Shame as an incomplete conception of Chinese culture: a study of face

AuthorJin, Yaoji
Ambrose Yeo-chi King

Myers, John T.

TitleShame as an incomplete conception of Chinese culture: a study of face
PublisherSocial Research Center, the Chinese University of Hong Kong
Publication DateAugust, 1977
Pages:26
Keywords:National characteristics, Chinese
Shame

Social life and customs

Abstract/ Concluding Remarks:

Our intention in this paper has been the modest one of demonstrating that the concepts of face (mien) and shame (chih) have often been interpreted too rigidly by students of Chinese culture. The tendency has been to speak of Chinese culture unidimensionally as a face conscious one in purely the social sense and a shame conscious one on the behavioral level. Our contention has been that such categorical statements reify and conceptually freeze concepts which in Chinese are extremely fluid with a wider domain of application than their English counterparts.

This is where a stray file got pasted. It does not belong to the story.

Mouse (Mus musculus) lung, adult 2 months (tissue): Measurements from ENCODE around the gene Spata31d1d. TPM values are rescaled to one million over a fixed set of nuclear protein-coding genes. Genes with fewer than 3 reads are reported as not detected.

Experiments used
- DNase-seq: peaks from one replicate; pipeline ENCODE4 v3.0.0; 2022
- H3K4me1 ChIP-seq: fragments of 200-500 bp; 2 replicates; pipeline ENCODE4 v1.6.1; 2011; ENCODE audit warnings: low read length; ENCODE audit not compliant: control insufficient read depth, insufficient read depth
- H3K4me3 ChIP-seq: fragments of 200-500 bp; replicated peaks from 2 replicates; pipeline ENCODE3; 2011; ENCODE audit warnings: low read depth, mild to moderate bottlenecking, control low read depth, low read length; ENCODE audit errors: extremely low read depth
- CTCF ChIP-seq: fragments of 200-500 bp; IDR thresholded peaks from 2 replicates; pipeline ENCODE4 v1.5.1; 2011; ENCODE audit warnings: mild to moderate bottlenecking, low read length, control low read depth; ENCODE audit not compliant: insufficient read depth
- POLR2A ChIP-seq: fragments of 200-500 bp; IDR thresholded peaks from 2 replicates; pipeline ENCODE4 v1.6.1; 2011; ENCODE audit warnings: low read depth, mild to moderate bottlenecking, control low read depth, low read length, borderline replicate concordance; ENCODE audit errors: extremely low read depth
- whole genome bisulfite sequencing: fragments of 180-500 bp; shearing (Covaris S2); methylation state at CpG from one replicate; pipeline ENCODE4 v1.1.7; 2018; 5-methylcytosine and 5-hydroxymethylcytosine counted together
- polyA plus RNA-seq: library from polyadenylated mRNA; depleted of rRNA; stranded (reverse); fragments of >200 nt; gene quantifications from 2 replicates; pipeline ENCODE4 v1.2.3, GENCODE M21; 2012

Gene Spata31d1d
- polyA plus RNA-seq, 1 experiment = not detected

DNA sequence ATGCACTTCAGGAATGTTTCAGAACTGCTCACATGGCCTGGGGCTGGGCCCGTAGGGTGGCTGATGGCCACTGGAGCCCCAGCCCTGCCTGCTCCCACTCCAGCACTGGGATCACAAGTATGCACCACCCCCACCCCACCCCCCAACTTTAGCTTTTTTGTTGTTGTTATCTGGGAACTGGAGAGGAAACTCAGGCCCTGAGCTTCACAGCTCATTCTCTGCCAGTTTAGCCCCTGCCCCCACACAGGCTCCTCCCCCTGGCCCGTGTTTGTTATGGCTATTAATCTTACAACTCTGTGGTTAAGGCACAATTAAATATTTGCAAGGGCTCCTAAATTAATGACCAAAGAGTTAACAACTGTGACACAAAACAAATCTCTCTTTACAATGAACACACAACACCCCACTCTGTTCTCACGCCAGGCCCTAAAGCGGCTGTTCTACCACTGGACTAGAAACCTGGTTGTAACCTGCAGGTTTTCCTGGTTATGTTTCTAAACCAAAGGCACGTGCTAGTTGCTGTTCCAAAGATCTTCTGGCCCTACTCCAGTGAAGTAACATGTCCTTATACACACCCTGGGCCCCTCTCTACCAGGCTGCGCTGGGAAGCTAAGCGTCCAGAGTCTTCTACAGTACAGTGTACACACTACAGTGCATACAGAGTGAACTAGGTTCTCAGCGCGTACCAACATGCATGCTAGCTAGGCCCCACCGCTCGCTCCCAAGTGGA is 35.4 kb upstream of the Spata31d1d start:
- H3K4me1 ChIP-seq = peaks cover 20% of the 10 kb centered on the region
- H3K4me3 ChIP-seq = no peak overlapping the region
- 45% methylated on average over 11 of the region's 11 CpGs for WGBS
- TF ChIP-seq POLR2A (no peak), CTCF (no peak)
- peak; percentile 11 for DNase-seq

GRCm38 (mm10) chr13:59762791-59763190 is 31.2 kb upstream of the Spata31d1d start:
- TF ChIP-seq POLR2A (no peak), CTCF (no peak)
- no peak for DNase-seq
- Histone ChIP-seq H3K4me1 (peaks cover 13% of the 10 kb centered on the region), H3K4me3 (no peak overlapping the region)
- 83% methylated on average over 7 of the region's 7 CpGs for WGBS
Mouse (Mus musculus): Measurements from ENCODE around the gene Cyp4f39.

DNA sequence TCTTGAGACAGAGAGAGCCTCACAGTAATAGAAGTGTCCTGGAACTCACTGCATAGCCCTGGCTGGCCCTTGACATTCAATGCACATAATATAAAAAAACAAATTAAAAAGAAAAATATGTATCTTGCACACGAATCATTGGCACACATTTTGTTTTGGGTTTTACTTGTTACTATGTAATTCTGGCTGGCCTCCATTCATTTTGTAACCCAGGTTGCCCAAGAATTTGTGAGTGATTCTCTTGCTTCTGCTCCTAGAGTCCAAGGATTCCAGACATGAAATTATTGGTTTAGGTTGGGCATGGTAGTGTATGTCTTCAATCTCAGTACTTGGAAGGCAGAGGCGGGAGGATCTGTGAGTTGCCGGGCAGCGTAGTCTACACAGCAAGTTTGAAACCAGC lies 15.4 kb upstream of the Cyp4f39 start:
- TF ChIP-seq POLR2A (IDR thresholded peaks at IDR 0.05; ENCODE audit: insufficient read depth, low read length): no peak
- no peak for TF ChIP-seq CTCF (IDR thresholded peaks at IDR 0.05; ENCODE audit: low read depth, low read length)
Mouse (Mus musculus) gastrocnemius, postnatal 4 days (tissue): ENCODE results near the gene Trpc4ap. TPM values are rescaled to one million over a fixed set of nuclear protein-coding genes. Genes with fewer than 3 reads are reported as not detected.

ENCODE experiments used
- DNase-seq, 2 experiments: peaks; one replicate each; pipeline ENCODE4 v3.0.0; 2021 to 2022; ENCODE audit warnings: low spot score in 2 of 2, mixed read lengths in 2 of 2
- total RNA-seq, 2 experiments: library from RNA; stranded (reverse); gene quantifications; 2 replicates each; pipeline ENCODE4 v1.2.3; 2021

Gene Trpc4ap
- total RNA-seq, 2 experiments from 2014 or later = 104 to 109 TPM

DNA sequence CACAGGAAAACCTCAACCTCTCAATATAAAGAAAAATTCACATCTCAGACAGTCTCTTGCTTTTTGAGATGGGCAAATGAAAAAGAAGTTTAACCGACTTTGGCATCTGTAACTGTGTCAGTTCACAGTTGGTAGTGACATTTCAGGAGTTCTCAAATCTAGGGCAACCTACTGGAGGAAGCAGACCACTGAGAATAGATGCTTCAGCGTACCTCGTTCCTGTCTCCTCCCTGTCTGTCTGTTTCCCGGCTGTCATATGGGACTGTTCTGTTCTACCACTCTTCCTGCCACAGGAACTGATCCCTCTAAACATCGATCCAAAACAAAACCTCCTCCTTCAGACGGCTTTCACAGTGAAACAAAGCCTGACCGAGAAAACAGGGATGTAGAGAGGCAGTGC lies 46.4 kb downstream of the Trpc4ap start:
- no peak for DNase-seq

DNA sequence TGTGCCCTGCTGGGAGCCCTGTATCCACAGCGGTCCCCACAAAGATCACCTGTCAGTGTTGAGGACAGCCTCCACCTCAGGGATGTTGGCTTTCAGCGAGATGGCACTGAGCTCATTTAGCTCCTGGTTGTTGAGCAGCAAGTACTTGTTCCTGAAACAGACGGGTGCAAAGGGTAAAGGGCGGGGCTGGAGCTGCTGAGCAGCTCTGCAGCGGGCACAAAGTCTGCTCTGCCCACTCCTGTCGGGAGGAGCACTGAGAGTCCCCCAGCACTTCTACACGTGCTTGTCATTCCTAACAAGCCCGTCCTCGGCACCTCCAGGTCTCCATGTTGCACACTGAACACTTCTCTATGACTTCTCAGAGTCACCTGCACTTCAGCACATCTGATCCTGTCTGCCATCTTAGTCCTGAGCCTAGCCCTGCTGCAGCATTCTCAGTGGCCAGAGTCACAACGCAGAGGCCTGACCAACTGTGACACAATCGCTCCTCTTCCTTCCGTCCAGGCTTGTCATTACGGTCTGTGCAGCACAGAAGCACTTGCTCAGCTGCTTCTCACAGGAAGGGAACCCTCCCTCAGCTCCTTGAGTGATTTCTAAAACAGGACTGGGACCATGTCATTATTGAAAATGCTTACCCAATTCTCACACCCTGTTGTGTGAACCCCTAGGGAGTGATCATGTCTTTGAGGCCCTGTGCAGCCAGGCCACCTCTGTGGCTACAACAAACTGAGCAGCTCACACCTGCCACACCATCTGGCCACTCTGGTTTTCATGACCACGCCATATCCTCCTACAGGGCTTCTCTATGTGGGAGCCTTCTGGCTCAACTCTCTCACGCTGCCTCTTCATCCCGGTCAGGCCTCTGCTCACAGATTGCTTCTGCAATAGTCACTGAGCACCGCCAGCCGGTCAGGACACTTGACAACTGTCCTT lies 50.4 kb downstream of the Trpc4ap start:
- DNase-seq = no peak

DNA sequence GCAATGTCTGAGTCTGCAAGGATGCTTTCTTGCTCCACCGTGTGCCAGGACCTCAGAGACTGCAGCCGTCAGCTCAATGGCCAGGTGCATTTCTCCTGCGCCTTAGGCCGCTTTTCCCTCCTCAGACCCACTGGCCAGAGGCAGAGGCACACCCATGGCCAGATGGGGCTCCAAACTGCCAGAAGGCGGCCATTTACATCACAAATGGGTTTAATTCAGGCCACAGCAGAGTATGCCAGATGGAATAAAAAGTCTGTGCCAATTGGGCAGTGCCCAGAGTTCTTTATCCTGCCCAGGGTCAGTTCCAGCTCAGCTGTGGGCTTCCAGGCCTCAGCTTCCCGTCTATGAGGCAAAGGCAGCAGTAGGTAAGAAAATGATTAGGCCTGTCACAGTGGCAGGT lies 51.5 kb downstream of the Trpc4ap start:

AS DeVos (1967) has convincingly argued in the case of Japan, so we have tried to demonstrate that a single dichotomy between the Chinese face-shame complex and the Western sin-guilt one fails to do justice to the complexities of the Chinese understanding of the key terms utilized in posing such a dichotomy. Mien and chih are not merely external sanctions lacking potentiality of internationalization; the long tradition of Intrinsic Confucianism testifies not only to the possibility of their being internalized as individual moral guidelines but insists that internationalization is a moral necessity. We have not implied that face-shame in a purely social sense was unimportant in traditional Chinese society, but we claim that in itself it was incomplete; yet, it has been this partial component of the traditional complex that has been emphasized by those who branded China as a “shame” culture. It reflects in essence an “under-Confucianized view of Chinese culture.”

NoteBibliography: leaves 25-26
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